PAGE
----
Cabinet Shuffle: New Beginning or Business as Usual?
On Monday, Stephen Harper announced a cabinet shuffle that ended Peter Kent’s term as Environment Minister, and promoted Leona Aglukkaq to that portfolio, a former Health Minister and the first Inuk to be appointed to Cabinet.
On the surface, the shuffle may seem like progress on climate change and environment. By appointing an Aboriginal representative, it appears the government is seeking to win over First Nations on its controversial plans. However, the move is same old ideology with a few new faces. After all, Natural Resources Minister Joe Oliver, the government’s 73-year-old pipeline cheerleader and front man on its so-called responsible resource development approach, remains in the post he has held since entering Parliament two years ago.
Through her role as Chair of the Arctic Council, Aglukkaq has already demonstrated her view that climate change in the north means jobs and that northern extraction of resources like oil and gas must trump environmental concerns. Inheriting unfinished oil and gas pollution rules as part of a sector-by-sector approach to reducing greenhouse gas pollution, Aglukkaq’s first major announcement as Minister will likely be the long-awaited regulations on Canada’s fastest growing source of emissions.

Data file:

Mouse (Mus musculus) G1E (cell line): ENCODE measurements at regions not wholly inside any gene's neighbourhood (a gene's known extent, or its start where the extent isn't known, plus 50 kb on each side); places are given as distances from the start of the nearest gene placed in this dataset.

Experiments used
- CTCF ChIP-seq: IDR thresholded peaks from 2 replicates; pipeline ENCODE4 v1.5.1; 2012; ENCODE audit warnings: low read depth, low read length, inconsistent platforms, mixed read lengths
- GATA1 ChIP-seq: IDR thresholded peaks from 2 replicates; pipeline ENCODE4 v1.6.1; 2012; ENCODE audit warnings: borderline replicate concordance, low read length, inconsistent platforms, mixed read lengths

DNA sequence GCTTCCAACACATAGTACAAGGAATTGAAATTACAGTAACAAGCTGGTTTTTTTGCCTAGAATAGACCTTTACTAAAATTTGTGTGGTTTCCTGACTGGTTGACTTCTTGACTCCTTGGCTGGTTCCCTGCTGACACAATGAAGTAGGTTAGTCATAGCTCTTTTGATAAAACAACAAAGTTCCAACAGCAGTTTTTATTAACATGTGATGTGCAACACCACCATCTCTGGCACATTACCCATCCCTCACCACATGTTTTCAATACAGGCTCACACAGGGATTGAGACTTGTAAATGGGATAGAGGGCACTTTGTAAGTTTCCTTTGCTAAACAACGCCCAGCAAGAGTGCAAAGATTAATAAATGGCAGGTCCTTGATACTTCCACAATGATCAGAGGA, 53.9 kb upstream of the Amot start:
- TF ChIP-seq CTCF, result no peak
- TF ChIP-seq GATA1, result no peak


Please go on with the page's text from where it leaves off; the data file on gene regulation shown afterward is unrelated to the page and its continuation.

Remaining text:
The disaster has caused an overwhelming amount of speculation on the impacts this event will have on energy infrastructure plans. The pipeline vs rail debate has been buzzing for quite some time now, but many were shocked to see just how quickly the debate ignited in the wake of such a tragic disaster.
While pro-pipeline advocates pounced on the opportunity to argue that pipelines are ‘safer’ than rail, the bottom line is that there no ‘safe’ way to transport oil. In the wake of this tragedy, Steven Guilbeault, Co-founder of Equiterre, wrote in response, that the focus at this time should be on the consequences of our dependence on oil. In the words, what’s the point of re-arranging the deck chairs on the Titanic when we’re heading towards an iceberg. The consequences of our addiction to oil should make us question whether it is morally acceptable for society to rely so heavily upon oil, or if it’s time to transition away from such a dangerous energy source. Whatever discussion ensues, the Lac-Mégantic tragedy has and will have a lasting impact on Canadian society.